We post a new episode of Appalachian History weekly podcast every Sunday. You can start listening right away by clicking the podcast icon over on the left side of your screen. If you’d rather grab the show off itunes for later listening, click here:
We open today’s show with the story of the White Caps of Sevier County, TN. This vigilante group formed in approximately 1892 by citizens who wished to rid Sevier County of individuals (mostly women) whom they deemed lewd or adulterous. Their modus operandi was to leave the offending party a note signed “White Caps,” occasionally accompanied by hickory switches, warning them to leave town. If this tactic proved ineffective, the group escalated to whippings. In 1896 a cold blooded murder by two White Cappers finally brought the law down upon them.
We’ll pause in between things to catch up on a Calendar of Events in the region this week, with special attention paid to events that emphasize heritage and local color.
The Glades are Maryland’s largest and most open mountain peatland. They are of great scientific interest because they are fed solely by rainwater (an ombrotrophic system), and contain peat up to a 9 foot depth. This area is one of the oldest examples of mountain peatland in the Appalachians.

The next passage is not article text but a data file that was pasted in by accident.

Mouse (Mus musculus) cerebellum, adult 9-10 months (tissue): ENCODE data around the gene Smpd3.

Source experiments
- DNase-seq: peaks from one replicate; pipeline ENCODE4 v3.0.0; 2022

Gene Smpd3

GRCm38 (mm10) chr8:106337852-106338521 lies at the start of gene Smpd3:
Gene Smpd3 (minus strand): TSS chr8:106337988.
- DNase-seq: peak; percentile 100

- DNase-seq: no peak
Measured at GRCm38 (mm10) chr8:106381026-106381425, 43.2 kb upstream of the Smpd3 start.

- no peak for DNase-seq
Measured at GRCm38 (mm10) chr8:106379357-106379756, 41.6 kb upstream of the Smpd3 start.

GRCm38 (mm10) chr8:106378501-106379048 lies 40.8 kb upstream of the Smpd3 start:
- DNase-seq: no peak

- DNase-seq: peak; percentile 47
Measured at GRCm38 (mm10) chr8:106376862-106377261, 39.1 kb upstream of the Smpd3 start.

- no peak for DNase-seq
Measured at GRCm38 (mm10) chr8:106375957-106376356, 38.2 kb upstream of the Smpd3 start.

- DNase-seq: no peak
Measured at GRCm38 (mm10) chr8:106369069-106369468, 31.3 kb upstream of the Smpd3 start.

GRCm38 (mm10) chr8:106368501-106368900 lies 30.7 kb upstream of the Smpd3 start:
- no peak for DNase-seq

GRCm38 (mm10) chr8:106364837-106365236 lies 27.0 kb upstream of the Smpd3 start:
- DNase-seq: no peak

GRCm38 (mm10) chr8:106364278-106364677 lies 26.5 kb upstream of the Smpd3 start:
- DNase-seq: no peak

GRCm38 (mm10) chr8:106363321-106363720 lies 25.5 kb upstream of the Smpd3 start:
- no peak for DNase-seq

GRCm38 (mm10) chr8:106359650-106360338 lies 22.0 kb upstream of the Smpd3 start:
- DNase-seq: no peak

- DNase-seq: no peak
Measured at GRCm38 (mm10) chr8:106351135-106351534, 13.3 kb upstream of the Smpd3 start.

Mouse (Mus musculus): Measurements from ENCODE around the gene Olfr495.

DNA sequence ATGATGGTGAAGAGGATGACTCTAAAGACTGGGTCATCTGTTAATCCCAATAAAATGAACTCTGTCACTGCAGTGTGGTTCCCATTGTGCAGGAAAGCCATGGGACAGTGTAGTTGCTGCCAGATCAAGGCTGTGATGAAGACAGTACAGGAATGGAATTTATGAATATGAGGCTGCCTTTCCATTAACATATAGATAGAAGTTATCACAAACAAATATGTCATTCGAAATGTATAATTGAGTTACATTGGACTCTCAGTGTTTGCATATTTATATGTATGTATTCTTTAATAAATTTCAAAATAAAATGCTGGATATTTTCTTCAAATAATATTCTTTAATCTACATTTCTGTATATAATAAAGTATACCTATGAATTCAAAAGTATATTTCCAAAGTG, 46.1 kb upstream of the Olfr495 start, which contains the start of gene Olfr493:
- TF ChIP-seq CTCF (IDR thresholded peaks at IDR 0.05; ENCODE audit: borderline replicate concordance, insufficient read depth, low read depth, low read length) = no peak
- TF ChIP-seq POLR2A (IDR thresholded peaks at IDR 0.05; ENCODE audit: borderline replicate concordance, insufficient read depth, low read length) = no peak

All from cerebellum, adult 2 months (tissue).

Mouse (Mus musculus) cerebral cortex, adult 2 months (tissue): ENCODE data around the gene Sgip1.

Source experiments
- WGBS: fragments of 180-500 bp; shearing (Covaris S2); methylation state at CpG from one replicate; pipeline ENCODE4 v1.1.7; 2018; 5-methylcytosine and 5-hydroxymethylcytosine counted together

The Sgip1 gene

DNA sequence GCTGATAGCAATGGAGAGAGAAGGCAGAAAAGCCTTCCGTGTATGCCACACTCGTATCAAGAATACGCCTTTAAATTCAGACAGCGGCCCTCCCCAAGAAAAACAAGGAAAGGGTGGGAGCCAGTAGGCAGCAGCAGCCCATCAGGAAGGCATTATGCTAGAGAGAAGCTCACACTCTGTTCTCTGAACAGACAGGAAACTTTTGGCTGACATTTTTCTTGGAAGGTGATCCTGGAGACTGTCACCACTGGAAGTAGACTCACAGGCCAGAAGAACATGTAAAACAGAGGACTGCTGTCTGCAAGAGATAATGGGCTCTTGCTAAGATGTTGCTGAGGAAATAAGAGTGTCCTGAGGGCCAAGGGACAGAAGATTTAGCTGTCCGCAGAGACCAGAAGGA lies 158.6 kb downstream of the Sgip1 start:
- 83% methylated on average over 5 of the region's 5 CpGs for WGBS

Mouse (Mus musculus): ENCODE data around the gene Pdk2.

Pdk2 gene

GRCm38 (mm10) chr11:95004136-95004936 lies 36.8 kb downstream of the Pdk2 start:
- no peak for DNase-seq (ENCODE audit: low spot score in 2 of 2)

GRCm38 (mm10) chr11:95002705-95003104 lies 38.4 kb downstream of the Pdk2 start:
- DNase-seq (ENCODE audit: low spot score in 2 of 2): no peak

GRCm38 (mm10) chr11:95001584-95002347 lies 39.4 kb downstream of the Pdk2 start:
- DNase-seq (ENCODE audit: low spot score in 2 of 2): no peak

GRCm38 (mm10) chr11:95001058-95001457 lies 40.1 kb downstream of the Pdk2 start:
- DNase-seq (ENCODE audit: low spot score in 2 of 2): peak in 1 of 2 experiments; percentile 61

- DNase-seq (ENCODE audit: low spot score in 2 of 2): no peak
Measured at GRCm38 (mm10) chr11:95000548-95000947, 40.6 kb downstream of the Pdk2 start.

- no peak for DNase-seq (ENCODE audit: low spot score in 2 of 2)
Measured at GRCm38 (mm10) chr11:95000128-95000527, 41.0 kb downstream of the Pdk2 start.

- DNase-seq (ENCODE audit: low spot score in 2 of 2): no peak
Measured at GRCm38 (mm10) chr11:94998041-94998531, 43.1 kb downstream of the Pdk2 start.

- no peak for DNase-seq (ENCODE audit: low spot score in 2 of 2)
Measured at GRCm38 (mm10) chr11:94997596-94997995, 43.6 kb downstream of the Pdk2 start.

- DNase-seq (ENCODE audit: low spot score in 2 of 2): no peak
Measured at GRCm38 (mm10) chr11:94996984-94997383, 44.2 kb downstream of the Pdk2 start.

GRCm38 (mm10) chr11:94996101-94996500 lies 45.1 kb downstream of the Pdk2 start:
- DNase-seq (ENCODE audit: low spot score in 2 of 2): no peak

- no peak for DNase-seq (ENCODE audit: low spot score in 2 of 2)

Annie Taylor could get away with anything she pleased at school. Her father Champ was feared in Catawba Falls, NC by every teacher who had ever tried to rein her in; he’d threatened to kill several, and had literally run one out of town. Then Annie crossed swords with Miss Daintry Graham one day in class, and got the whipping of her life. It wasn’t long before Champ came in search of Miss Graham. Here’s Daintry Graham’s telling of the story.
Next, we’ll hear an old Kentucky folktale titled ‘Old Farmer Was A Miser Of The Worst Kind! His Love Of Gold Led To Great Misery,’ as told by McCreary Roberts in ‘Kentucky Explorer’ magazine. The title pretty much gives away the end of the story, but Roberts spins a colorful yarn in the course of making the moral point.
We’ll wrap things up with a nod towards St. Patrick’s Day. Kentuckians have long shared, among other things, their love for horses, whiskey making and music with the Irish. Listen carefully to Eastern Kentucky’s fiddlers and you‘ll hear the refrains of Irish jigs and reels. And Kentucky’s buck dancing, or clogging, is a particularly vigorous and often undisciplined cousin to the Irish jig. And so March 17 is not just any ordinary day in Kentucky. It’s time for Eastern Kentucky vs. State, corned beef and cabbage, and of course parades.
And, thanks to the good folks at the Internet Archive, we’ll be able to enjoy some authentic Appalachian music from an anonymous Scottish band in a 1920s recording simply labeled: “Scottish music played at an informal house session on fiddles, guitar, dulcimer.”
So, call your old blue-tick hound up on the porch, fire up your corn-cob pipe, and settle in for a dose of Appalachian History.